- Russell's paradox
- The most famous of the paradoxes in the foundations of set theory, discovered by Russell in 1901. Some classes have themselves as members: the class of all abstract objects, for example, is an abstract object. Others do not: the class of donkeys is not itself a donkey. Now consider the class of all classes that are not members of themselves. Is this class a member of itself? If it is, then it is not, and if it is not, then it is.The paradox is structurally similar to easier examples, such as the paradox of the barber . But it is not so easy to say why there is no such class as the one Russell defines. It seems that there must be some restriction on the kinds of definition that are allowed to define classes, and the difficulty is that of finding a well-motivated principle behind any such restriction. See also types, theory of ; impredicative definitions.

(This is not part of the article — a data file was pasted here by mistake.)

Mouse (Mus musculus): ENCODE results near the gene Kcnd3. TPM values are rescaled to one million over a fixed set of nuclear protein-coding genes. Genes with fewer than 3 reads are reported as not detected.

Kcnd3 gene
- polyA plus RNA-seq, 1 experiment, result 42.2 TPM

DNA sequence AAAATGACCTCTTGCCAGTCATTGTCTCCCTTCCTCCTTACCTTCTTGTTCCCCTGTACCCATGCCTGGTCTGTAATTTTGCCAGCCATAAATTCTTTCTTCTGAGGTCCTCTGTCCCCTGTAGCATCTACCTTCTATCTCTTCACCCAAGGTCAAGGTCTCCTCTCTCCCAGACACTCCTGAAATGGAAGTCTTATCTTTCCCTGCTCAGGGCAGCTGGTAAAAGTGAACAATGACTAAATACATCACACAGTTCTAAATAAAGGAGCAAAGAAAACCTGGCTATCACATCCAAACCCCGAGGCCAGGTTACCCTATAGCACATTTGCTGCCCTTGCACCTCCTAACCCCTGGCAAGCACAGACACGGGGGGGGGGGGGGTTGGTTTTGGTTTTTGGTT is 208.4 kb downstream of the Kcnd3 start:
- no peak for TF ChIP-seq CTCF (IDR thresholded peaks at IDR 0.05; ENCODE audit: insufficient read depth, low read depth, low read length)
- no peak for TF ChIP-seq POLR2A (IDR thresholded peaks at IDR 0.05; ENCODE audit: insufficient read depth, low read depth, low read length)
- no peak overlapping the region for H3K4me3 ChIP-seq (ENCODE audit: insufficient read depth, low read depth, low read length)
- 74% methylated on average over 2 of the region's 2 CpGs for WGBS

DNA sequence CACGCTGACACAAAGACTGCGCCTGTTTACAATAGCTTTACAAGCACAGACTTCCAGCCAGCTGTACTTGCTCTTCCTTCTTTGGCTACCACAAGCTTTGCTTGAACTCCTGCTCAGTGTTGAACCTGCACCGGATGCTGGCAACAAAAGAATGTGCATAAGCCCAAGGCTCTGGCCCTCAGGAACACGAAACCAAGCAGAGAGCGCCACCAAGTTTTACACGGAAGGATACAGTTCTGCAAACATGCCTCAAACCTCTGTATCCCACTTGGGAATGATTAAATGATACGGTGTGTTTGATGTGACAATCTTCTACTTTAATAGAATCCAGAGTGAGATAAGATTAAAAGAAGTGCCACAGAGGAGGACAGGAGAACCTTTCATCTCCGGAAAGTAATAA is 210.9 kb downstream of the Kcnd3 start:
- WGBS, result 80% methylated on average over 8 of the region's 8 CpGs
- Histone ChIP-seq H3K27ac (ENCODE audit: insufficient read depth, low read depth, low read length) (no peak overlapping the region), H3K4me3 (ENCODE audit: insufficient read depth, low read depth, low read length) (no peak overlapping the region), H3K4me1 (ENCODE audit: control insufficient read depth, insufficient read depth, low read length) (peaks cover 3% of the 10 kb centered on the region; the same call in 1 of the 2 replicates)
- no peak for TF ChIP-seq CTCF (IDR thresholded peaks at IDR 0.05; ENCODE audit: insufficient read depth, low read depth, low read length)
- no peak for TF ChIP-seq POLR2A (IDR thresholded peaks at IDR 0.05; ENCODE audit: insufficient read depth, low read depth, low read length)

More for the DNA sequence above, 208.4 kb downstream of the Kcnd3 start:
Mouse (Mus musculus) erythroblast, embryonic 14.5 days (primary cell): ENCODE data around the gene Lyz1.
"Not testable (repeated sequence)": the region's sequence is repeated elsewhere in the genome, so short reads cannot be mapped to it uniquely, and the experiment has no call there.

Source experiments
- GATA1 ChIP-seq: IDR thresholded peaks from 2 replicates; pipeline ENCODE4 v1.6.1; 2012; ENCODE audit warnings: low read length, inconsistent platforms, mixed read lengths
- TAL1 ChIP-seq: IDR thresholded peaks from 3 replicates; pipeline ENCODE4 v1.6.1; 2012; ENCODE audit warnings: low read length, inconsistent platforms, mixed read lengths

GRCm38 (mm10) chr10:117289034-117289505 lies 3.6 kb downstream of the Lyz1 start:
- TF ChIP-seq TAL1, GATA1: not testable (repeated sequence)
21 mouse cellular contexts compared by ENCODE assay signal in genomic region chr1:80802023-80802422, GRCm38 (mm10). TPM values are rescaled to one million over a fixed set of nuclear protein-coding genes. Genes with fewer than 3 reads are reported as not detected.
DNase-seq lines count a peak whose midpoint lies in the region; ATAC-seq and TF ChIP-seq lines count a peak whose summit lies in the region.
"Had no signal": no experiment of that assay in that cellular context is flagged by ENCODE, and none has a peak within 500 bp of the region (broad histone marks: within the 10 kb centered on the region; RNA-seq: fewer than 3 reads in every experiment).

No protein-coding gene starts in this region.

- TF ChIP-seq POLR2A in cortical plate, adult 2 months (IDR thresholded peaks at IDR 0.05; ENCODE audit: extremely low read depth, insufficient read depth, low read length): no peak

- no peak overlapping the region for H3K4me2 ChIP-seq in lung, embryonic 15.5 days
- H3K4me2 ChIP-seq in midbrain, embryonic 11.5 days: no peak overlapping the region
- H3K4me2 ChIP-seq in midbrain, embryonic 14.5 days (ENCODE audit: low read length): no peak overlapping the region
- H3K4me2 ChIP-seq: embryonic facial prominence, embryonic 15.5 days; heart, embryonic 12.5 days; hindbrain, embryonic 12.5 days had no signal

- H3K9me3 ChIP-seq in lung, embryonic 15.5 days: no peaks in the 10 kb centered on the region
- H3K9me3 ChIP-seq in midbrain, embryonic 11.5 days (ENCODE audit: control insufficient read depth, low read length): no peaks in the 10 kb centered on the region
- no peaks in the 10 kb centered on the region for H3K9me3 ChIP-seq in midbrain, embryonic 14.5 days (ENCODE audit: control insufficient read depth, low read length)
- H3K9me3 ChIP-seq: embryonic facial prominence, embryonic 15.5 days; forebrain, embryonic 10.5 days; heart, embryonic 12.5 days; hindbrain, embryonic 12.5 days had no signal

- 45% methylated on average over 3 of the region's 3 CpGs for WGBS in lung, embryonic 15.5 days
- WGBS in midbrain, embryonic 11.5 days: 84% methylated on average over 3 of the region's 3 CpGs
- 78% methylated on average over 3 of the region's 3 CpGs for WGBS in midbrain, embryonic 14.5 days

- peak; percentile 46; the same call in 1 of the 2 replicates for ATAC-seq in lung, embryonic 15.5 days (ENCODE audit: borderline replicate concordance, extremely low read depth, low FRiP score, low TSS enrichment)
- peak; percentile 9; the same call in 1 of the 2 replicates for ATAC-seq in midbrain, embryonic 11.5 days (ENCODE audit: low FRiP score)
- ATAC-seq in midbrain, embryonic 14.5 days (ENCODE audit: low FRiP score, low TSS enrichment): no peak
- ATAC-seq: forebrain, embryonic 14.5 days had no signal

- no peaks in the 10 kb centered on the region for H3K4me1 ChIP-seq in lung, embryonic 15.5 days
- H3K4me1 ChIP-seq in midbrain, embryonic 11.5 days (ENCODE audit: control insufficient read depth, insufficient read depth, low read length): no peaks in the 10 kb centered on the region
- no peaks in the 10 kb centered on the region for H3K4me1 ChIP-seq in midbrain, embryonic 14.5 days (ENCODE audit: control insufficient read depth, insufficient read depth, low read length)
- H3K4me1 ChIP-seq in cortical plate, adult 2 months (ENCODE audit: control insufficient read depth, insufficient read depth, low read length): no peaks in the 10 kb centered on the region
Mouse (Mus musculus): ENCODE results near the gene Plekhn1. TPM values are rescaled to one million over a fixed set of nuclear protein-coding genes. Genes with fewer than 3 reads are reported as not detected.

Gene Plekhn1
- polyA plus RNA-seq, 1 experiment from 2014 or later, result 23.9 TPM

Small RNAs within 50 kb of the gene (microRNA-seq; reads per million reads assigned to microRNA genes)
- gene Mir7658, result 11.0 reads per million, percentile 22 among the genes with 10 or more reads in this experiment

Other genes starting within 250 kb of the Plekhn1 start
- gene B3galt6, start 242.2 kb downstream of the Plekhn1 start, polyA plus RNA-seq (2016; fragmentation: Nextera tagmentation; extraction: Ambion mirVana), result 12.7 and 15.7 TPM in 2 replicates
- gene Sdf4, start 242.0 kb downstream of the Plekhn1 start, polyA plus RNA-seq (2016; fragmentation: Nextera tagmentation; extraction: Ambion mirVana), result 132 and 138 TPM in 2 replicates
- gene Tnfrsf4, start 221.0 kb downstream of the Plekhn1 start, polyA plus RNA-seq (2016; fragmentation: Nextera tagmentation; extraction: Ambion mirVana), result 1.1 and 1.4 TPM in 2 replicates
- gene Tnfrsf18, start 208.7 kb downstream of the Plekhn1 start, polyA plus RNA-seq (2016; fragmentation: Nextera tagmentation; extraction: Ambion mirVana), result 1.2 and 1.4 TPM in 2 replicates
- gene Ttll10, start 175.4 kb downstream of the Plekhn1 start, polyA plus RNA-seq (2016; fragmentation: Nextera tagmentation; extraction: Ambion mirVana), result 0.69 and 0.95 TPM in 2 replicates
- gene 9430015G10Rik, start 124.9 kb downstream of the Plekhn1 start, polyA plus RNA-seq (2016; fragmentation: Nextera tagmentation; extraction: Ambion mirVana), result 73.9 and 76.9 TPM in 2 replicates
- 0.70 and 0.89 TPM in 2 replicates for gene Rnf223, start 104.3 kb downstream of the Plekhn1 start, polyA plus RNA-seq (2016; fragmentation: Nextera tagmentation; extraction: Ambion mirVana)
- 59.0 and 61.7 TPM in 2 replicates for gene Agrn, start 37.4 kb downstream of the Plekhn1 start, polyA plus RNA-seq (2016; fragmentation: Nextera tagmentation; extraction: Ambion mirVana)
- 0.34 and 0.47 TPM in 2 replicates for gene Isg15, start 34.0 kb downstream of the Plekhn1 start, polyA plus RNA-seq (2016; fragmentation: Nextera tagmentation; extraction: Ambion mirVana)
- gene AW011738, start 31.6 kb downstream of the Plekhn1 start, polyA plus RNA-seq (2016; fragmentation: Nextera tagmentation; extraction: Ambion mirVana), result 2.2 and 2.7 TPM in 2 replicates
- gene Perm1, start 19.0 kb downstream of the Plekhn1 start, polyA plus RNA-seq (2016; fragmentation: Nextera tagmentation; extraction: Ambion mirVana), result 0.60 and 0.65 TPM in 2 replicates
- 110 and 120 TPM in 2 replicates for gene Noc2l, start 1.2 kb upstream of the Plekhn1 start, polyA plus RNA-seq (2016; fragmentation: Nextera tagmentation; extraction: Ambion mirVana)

Philosophy dictionary. Academic. 2011.
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russell's paradox — ˈrəsəlz noun Usage: usually capitalized R Etymology: after Bertrand Russell : a paradox that discloses itself in forming a class of all classes that are not members of themselves and in observing that the question of whether it is true or false… … Useful english dictionary
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